If you think this is a hot time in the old town, just imagine Seymour, Texas on August 12, 1936 when the mercury in the thermometer climbed to a record 120 degrees! Just think about that summer day long before air-conditioning was available. There are other places on earth hotter than Erath County, take Baghdad, Iraq for instance. The weather checker on my phone reads that it is 118, 119, 120 every day in Bagdad. And I’ll bet money that our soldiers over there, carrying around several pounds of equipment and protecting our freedom would appreciate walking around over here.
So much depends upon your point of view.
My brother and I used to move our beds out in the yard in the summer when we lived out in the country, just trying to feel a little cooler. I loved sleeping under the stars and if a little rain shower came up, we’d just make a run for the house. Very little rain ever fell in the 1930s, so getting wet wasn’t a problem.
One thing I really liked was when “Old Beaver” slept with us. Old Beaver was a greyhound that Uncle Alvie had given to Austin when the pup was just six weeks old. That dog was lightning fast and once he spotted a jackrabbit, that rabbit was done for. Beaver could jump fences as the rabbit dove under them and catch him on the other side. Another talent Beaver had was catching a frying chicken once Mama pointed out the one she wanted to catch. He would dive into a flock of fifteen or twenty young roosters catch the one that had been pointed out, put one foot on each wing, and hold it until Mama could pick it up.
She gave him the head as a reward after she rung the chicken’s neck. But as much as Mama thought of that old dog, she never let him in the house. She believed that dogs belonged outside, so when Austin and I moved our beds to the yard, Beaver got to sleep with one of us. We took turns coaxing him to one of our beds.
Sleeping on our beds in the yard was cooler than sleeping in the house but nothing like going to bed in an air-conditioned room. It was a long time before that luxury became standard for us.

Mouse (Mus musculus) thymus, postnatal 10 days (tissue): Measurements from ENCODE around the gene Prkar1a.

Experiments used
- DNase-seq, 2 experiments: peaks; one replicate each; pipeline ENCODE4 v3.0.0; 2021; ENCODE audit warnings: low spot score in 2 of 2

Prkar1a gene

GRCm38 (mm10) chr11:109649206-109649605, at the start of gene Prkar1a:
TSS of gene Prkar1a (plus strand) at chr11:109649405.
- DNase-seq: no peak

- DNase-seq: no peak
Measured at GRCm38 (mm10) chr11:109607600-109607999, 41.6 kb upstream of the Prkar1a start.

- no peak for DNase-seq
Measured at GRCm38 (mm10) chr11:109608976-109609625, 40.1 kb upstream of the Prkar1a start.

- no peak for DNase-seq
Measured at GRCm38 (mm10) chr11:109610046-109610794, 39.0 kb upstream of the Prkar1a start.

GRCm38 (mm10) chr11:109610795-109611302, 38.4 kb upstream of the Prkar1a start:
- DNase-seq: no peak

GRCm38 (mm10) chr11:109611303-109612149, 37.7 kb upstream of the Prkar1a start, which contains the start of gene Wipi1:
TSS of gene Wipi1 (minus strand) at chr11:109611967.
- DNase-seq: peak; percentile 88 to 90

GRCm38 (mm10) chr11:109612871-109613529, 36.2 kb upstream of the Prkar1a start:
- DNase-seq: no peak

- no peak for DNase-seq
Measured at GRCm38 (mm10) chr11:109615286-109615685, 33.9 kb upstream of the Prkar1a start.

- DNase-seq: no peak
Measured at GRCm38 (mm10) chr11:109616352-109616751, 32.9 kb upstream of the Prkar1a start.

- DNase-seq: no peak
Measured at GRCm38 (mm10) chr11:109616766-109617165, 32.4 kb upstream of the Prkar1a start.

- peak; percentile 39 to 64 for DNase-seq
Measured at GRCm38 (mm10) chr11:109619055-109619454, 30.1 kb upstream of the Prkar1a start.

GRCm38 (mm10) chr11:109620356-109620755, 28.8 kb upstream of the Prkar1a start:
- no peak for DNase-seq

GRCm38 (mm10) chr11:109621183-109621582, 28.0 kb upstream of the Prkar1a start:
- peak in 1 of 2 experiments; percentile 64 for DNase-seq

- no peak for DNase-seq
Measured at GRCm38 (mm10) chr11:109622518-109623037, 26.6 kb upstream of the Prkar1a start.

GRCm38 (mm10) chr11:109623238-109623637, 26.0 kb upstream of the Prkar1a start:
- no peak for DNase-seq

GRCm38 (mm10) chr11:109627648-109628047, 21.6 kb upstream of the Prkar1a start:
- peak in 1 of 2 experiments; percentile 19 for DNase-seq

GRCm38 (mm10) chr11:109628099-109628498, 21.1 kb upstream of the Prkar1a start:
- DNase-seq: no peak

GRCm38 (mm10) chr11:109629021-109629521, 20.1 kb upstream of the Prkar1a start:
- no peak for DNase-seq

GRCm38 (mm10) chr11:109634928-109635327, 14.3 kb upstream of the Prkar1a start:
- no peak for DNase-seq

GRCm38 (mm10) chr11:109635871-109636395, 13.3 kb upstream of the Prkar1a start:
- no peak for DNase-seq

We were without air-conditioned classrooms when I went off to college and how well I remember nights during summer classes when I was living in an un-air-conditioned dorm room. My roommate and I would get up, take a cold shower in our pajamas then lie down on our beds still soaking wet. A small fan on the dresser stirred a breeze across our beds and we could go to sleep for an hour or so until we dried out. Then one of us would sit up, unable to sleep in the heat so the whole process began again continuing until time to get up and get ready for class. We couldn’t wear shorts on campus in those days but wore dresses, hose and heels to class all of which kept us fanning whenever possible.
One blistering afternoon, someone brought a car to the campus with a new invention fixed in the half-open window on the driver’s side. It was an evaporative cooler. You could pour water in the little trough and when the car was in motion, wind came through the wet excelsior forcing cool air into the car. Some of us borrowed that wonderful invention and drove up to Turner Falls in Oklahoma. Wow, we thought we’d never had it so good. We figured that within a year, every automobile would have an air-conditioner because it made traveling in hot weather so much more comfortable. Of course it was many years later before air-conditioning became a standard part of every vehicle on the road.
My family and I traveled many miles across the country in the summertime with the windows rolled down and a hot wind searing our faces as it came through the open windows. We used to get up in the middle of the night and drive as far as we could before the day got really hot.
Folks always talk about the weather, just like Mark Twain said and very little can be done about it. For those of us living in Texas, talking about the weather is often a joke because of the rapid change in temperature. Right now we fuss about the heat but in a few months, the same folks will be complaining about the cold. Last winter was pretty cold around here but not as cold as the record in Texas. Next time you hear a complaint about the heat, remind them that winter is coming and that the record cold for Texas, -23 degrees, was set February 2, 1933 in Seminole. In Texas you can either freeze to death or burn up, maybe on the same day, so sit back in your easy chair and enjoy life while you can.